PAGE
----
The CNMI Department of Labor and The Bridge Project founder Jim T. Arenovski inked yesterday a memorandum of understanding that solidifies their commitment to teach Labor applicants basic work and job search skills so they could land jobs in a tight local market.
Division of Employment Services director Alfred Pangelinan and Arenovski signed the MOU at Labor’s office on Capital Hill. Labor Secretary Gil M. San Nicolas concurred with the MOU, while Labor administrative services manager Barbara T. Sablan witnessed the signing.
Under the MOU, the Division of Employment Services will refer registered applicants to The Bridge Project to be trained. Bridge Project Inc. will then provide U.S. eligible workers a foundation of job search skills to increase their chances of being interviewed and hired. Bridge Project will then provide Employment Services a listing of all graduates that have found jobs and are pending for job referral services.
San Nicolas said that Labor and The Bridge Project share the same goal-to maximize the employment opportunities of U.S. eligible workers in the Commonwealth.
The Bridge Project, which was established in 2011, is a free nine-course “guaranteed job interview program” funded by three grants totaling $97,000 from the Department of the Interior through the CNMI Department of Commerce.
The program is eligible for U.S. workers only. Classes at Marianas Business Plaza in Susupe are limited to 25 people.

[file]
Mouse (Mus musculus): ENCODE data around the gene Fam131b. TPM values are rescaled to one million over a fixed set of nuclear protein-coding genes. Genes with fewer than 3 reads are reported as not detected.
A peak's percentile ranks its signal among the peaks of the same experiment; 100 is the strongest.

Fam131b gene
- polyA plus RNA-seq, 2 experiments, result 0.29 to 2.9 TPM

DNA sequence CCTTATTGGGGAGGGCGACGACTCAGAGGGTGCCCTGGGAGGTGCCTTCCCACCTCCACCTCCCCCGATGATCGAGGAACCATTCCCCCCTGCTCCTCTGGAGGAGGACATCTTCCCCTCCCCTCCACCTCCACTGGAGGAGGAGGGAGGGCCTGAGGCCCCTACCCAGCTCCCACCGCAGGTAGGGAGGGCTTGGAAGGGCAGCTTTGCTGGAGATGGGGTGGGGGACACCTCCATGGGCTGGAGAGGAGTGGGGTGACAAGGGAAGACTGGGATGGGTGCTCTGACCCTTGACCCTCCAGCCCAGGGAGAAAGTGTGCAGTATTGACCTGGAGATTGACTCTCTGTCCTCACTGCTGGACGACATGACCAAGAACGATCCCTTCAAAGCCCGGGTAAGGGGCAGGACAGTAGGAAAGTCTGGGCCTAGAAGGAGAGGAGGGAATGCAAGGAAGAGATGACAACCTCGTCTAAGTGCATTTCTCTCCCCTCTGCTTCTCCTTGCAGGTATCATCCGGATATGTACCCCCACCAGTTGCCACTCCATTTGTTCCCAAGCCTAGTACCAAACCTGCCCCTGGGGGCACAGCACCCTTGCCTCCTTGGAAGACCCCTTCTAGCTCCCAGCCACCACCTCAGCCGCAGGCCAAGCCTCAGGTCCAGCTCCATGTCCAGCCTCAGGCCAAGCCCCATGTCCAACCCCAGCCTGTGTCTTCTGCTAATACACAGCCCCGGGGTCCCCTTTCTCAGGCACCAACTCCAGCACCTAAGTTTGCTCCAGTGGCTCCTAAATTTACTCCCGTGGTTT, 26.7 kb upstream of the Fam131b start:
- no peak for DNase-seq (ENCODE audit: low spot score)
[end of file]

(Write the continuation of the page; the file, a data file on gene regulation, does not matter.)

Pangelinan said that Arenovski will reserve 15 slots for every session that he is going to hold. “So we will be sending 15 and we will be making sure we will fill that in,” Pangelinan said.
“The good part of this MOU is we have a general registrant listing. By sending them over to Bridge Project Inc. then coming back, telling us who graduated and who will be referred is part of the agreement. We are going to help each other, trying to find people jobs after graduation,” he said.
Arenovski said the MOU will be instrumental in maximizing the amount of exposure of their program to the public.
“We don’t want one seat empty in the class. We want 25 people in the class sitting down. This is a step in the right direction to make sure that we’re maximizing the grant dollars that we’re getting to teach the folks these job skills,” Arenovski said.